In horror writing it helps to be somewhat familiar with the some variety of horror. J.L. Benét’s personal introduction came in the form of the small, northern Michigan town. To be honest, it wasn’t the town that was horrific but the need to somehow experience other horizons that lead Jean-Loup to the vistas of horror. John Bellairs and Stephen King were devoured alongside Doyle, Poe, and Asimov.  It was this last author who sent the young thinker out into the world.

J.L. attended the University of Michigan with the desire to see Asimov’s fiction become engineering reality. Majoring in both electrical and mechanical engineering, he discovered a horror too real even to be in a novel: the life of an engineering student. After three years of drinking hyper-caffeinated bad coffee, spending 20 hours a day coding and showering far less than desirable, Jean-Loup decided to be done with engineering before he was done in by engineering. It was onto the green lawns, historic markers and protesting hippies of U of M’s Central Campus.

Changing his major to English, he discovered a natural talent for teaching and enrolled in the College of Education. While engineering had never really dampened his love of the written word, the greater immersion in literature caused it to bubble to the surface with renewed vigor. He also discovered the terrible bias of academia toward the inferior realm known as genre fiction. This was the style of writing he enjoyed most and considered many genre authors to be as great of writers if not better than those taught within the ivy-covered walls.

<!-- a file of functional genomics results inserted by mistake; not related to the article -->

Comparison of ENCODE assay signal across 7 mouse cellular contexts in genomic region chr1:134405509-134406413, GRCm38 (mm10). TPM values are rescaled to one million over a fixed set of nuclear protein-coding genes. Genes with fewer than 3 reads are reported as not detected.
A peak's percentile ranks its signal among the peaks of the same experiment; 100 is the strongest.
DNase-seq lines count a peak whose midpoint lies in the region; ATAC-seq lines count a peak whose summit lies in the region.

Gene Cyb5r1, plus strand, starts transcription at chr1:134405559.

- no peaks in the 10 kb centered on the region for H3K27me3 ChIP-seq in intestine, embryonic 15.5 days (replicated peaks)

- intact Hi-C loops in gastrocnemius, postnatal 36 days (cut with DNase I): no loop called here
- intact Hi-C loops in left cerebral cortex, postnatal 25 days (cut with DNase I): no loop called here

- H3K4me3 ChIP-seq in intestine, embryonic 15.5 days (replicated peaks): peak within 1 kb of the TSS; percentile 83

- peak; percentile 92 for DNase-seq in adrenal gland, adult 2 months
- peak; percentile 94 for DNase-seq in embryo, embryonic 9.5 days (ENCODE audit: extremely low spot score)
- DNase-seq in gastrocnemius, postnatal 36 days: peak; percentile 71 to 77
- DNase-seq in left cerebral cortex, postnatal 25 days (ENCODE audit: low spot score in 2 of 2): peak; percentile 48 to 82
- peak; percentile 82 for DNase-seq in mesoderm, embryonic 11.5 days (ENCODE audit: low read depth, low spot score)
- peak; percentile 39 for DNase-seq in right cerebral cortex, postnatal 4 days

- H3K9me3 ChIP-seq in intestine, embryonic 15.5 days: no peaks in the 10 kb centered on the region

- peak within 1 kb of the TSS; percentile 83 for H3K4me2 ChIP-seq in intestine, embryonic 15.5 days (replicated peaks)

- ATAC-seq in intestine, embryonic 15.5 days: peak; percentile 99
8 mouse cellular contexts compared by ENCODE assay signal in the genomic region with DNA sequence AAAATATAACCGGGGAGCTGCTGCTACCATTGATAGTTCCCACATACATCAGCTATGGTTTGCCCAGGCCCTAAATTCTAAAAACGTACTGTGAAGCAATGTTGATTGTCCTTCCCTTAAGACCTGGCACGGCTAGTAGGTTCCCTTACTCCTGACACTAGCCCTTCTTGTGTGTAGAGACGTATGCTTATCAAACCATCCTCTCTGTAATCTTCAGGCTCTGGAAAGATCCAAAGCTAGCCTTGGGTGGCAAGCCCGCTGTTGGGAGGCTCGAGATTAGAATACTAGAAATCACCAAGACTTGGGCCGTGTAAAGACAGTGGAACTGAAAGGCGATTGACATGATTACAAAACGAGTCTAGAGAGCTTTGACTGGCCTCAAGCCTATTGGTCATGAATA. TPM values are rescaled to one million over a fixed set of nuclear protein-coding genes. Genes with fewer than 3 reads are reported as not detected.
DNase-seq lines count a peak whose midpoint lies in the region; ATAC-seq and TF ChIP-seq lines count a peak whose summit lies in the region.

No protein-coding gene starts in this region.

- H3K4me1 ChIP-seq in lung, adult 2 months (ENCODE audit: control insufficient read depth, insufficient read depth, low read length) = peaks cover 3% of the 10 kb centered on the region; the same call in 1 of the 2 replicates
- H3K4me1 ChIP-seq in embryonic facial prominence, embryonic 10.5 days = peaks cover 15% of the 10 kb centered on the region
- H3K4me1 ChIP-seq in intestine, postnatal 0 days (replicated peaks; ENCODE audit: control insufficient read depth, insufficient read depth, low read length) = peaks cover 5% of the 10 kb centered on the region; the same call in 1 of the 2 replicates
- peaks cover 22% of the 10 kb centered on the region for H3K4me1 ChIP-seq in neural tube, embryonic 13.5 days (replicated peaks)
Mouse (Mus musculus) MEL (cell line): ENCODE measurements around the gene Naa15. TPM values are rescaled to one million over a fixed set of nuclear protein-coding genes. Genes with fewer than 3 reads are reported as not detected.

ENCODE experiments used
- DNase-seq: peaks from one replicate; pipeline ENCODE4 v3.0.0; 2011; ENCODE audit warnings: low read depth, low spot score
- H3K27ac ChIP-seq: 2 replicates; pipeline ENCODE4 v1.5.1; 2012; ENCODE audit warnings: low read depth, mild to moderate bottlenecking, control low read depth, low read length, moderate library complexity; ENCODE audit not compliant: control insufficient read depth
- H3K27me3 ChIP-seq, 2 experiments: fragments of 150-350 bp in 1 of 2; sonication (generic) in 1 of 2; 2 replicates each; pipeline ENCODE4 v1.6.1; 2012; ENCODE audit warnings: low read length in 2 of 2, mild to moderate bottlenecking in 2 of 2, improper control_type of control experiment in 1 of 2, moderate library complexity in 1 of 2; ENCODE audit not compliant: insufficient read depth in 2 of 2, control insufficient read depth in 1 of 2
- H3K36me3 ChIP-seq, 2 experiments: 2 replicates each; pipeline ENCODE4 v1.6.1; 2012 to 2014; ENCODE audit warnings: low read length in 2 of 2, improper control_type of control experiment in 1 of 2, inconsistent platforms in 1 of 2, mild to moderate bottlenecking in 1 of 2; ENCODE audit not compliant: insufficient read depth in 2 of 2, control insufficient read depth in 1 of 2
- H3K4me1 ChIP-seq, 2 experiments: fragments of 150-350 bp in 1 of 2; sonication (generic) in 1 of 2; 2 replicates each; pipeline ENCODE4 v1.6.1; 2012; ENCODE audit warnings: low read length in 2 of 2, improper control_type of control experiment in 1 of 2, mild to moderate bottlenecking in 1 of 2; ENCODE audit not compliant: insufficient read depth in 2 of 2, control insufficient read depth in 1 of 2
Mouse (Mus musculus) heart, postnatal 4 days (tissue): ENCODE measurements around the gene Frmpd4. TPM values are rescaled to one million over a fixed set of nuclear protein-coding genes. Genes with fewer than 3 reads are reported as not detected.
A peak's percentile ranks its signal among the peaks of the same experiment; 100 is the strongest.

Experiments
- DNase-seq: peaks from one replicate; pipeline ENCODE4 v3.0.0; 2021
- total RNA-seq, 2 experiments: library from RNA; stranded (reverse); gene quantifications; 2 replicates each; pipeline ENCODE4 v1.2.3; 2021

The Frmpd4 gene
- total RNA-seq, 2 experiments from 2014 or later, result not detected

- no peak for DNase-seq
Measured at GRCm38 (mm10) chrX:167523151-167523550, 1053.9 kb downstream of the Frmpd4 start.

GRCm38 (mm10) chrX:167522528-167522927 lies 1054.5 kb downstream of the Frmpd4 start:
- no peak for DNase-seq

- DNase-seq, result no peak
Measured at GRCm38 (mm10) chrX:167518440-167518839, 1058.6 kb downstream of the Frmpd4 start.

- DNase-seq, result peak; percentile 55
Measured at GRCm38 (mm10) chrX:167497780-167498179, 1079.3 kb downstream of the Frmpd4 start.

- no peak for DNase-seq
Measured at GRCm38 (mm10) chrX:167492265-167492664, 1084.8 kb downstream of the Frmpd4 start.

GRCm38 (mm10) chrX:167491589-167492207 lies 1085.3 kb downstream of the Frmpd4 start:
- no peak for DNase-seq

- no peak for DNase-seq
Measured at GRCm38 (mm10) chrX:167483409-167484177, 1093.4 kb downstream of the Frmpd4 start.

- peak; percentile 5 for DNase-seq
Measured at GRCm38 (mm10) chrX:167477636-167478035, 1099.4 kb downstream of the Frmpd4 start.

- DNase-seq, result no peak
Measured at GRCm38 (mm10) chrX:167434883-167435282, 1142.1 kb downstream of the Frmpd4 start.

For this reason, J.L. chose to attend Seton Hill University for his Master’s. Obtaining a degree in Writing of Popular Fiction, also finished his first novel. This novel, Wolf Hunter, will be released by Belfire Press in 2012. He also has numerous shorter fiction and non-fiction pieces published in various magazine and anthologies.

The search for employment brought Jean-Loup full circle when he found a position as a middle and high school English teacher in the next town over from where he grew up. After working for a while in the fine arts school in northern Michigan, he decided to head south to warmer climes. He spent a few years in Tampa, Florida, teaching creative writing, reading and English at the high school level. His blood growing thin and missing the snow, he recently moved to Denver, Colorado. He is now teaching English and writing at the college level. When not playing rugby or procrastinating on the internet, he complains about the lack of time and resources available to teachers and writers alike. In his office he has gargoyles, bats, ravens; none of whom are all that helpful when it comes to defeating writer’s block.

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